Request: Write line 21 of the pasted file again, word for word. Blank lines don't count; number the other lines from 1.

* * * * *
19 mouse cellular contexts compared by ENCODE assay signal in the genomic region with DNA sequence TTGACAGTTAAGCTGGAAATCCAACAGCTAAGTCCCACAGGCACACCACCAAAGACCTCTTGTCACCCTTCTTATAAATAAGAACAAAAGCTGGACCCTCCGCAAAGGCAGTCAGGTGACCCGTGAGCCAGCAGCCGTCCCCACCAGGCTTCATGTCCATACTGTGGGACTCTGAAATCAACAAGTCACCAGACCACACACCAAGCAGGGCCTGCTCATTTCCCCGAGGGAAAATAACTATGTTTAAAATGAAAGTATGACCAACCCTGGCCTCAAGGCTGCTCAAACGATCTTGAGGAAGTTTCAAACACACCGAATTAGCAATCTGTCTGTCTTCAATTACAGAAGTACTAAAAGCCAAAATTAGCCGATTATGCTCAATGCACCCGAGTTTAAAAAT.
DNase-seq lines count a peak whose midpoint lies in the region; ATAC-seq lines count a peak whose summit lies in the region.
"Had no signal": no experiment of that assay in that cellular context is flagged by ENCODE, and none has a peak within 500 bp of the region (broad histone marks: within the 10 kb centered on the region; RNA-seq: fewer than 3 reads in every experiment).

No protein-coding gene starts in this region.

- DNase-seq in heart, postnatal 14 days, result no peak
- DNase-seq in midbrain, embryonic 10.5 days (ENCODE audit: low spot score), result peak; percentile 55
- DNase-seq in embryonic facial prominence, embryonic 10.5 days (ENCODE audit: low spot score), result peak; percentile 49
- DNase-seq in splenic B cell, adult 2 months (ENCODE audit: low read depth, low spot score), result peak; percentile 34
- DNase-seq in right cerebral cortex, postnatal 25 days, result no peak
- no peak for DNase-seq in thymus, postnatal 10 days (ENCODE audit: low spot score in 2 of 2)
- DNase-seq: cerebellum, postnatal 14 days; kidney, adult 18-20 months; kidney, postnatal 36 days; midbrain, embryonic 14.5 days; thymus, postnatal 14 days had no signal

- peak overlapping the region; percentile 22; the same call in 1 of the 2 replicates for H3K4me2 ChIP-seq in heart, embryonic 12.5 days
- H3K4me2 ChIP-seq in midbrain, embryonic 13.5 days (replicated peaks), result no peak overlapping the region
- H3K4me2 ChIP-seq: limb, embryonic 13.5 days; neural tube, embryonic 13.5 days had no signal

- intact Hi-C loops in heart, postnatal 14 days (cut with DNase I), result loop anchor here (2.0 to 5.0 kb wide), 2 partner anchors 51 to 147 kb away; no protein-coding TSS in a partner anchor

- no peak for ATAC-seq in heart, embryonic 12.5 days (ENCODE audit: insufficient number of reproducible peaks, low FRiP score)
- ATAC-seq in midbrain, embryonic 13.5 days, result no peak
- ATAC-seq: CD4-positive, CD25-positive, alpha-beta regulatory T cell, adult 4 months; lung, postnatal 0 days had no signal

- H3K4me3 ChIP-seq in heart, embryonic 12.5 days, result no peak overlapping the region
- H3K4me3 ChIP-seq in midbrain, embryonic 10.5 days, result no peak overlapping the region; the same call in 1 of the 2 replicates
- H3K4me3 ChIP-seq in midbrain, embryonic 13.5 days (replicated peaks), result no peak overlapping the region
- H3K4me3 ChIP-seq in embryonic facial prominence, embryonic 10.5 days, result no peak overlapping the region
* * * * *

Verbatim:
- H3K4me3 ChIP-seq in midbrain, embryonic 13.5 days (replicated peaks), result no peak overlapping the region